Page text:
This commit deletes this directory and includes our script.
It's not clear to me how to begin parsing. Do we want to / can we iterate through each html chunk without having to extract it manually from our massive `index.html` string? Do we want to do it that way? What is your instinct telling you?
Robert Heaton
06:59, 14 Feb 22
There's a Ruby gem called nokogiri that parses HTMLs and allows you to reference different segments of it using either CSS selector syntax or another syntax called xpath that I always have to look up. Slightly modifying the example from the docs:
require 'nokogiri'

# Fetch and parse HTML document
doc = Nokogiri::HTML(DATA_FROM_FILE)

# Search for nodes by css
doc.css('nav ul.menu li a', 'article h2').each do |link|
  puts link.content
end
We can use nokogiri to parse each HTML file, pull out the data that we want, and store it in a data structure in our program. Then at the end of the program we can write out all of the data to our JSON file.
I'm not worried about the HTML files being large - I would guess we'll still be able to process 10+ files/second, even just on your laptop. If we were dealing with something like 100,000 files then we might want to start thinking about optimisations and error handling.
Joshua Summers
12:02, 19 Feb 22
Ok, the script is coming along. This is a work in progress:
require 'nokogiri'

taaalks = []

Dir.each_child("t") do |d|
  dir = "t/" + d
  Dir.chdir(dir) do
    taaalk = {}
    data = Nokogiri::HTML(File.open("index.html"))

    taaalk[:title] = data.css('h1')[0].text

    taaalk[:speakers] = []
    data.css('.spkr-info').each do |spkr|
      speaker = {}
      spkr.css('h3 a').each do |s|
        speaker[:profile_path] = s['href']
        speaker[:name] = s.text
      end
      speaker[:twitter_handle] = spkr.css('.twitter-handle').text
      speaker[:bio] = spkr.css('.trix-content').inner_html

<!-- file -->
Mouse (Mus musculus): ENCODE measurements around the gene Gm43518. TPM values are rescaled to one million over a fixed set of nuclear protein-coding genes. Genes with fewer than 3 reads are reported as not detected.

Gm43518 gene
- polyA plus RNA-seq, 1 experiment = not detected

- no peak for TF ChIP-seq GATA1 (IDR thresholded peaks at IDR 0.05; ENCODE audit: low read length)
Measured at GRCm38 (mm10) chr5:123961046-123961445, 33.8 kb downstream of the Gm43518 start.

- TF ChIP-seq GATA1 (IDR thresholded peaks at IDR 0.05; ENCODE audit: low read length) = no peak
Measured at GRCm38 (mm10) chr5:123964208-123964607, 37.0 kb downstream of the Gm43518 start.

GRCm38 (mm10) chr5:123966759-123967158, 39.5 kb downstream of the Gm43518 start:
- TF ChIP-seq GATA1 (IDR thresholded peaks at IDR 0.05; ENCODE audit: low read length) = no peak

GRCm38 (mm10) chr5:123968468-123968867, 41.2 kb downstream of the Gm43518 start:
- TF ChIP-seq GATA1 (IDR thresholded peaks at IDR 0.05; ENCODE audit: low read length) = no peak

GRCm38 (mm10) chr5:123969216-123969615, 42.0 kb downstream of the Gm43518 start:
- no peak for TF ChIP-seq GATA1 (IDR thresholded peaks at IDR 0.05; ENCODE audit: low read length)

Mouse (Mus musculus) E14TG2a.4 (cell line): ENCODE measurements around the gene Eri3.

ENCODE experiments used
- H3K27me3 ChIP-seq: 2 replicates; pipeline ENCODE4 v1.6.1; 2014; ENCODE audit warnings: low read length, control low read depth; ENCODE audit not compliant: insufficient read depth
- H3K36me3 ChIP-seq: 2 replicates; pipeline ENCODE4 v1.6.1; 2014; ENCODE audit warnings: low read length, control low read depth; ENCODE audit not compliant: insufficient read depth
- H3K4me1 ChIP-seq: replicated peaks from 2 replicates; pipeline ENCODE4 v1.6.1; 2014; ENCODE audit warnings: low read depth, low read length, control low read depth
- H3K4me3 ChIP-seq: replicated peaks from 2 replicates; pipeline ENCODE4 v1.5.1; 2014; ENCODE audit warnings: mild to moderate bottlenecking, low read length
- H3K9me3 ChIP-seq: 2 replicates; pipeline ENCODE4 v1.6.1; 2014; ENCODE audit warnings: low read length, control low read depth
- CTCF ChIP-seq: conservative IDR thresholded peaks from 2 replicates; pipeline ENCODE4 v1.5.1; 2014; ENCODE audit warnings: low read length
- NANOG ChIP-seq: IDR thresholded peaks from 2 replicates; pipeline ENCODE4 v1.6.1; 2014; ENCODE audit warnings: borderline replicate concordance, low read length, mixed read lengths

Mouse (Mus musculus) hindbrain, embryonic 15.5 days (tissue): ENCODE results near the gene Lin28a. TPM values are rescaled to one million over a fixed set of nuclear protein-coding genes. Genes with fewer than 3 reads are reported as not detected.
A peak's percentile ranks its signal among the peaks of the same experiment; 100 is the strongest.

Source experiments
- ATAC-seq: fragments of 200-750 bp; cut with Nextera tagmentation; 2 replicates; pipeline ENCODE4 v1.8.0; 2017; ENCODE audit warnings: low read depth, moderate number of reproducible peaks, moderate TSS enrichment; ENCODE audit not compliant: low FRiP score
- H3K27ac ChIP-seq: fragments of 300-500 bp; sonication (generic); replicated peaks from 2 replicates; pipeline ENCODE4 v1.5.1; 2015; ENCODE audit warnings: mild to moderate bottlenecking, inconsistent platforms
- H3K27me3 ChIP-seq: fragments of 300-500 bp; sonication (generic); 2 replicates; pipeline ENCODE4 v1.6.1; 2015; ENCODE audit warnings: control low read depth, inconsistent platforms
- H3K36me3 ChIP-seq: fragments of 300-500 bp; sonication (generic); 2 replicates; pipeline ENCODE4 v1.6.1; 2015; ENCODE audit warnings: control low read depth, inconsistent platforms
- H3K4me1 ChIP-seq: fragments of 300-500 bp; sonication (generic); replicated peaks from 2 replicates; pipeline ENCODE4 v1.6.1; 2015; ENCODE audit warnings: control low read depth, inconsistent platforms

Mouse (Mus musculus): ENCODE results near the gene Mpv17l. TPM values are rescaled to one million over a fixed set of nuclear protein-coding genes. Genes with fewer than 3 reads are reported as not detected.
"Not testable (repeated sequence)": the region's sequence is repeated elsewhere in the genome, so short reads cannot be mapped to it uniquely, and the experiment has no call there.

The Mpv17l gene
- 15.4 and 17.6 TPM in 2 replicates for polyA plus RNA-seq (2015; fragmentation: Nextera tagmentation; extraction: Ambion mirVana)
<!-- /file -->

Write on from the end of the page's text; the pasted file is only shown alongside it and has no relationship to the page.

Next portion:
taaalk[:speakers] << speaker
    end

    taaalks << taaalk
  end
end

pp taaalks

# => [...,
{:title=>"Bitcoin Maxima & Other Crypto Things",
  :speakers=>
   [{:profile_path=>"/u/joshua-summers",
     :name=>"Joshua Summers",
     :twitter_handle=>" JoshSummers1234",
     :bio=>
      "\n" +
      "  <div>I'm the founder of Taaalk &acirc;&#156;&#140;&iuml;&cedil;&#143;. Confused by crypto. Hopefully not for long.</div>\n"},
    {:profile_path=>"/u/thomas-hartman",
     :name=>"Thomas Hartman",
     :twitter_handle=>" thomashartman1",
     :bio=>
      "\n" +
      "  <div>Bitcoin investor, wealth manager, and project consultant. <br>blog: <a href=\"https://standardcrypto.wordpress.com/\">https://standardcrypto.wordpress.com/</a>\n" +
      "</div>\n"}]}, 
...]
For the speaker biographies, I decided to return the `inner_html` because it's a rich text field, so this way we can capture `<a>` tags, etc.
Is there anything I'm doing from a Ruby point of view which is particularly inelegant? Always looking to improve my fundamentals. 
Robert Heaton
14:03, 19 Feb 22
Nice! Few suggestions:
You can save a few lines and make your code terser using the `Dir[]` syntax
Even without that syntax, I don't think this is a good time to use `chdir`. It's not a big deal here, but changing the working directory mid-script makes it harder to work out where a filepath points to. I'd prefer `File.open(File.join("t", d, "index.html"))`, although thanks to `Dir[]` we don't even have to do that.
You can save a few more lines using `Array#map` in 2 places. I like using `Array#map` wherever possible because it makes it clearer what a block of code is doing, and reduces the probability of a bug where you eg. forget to actually add new elements to your list at the end of your `each` block.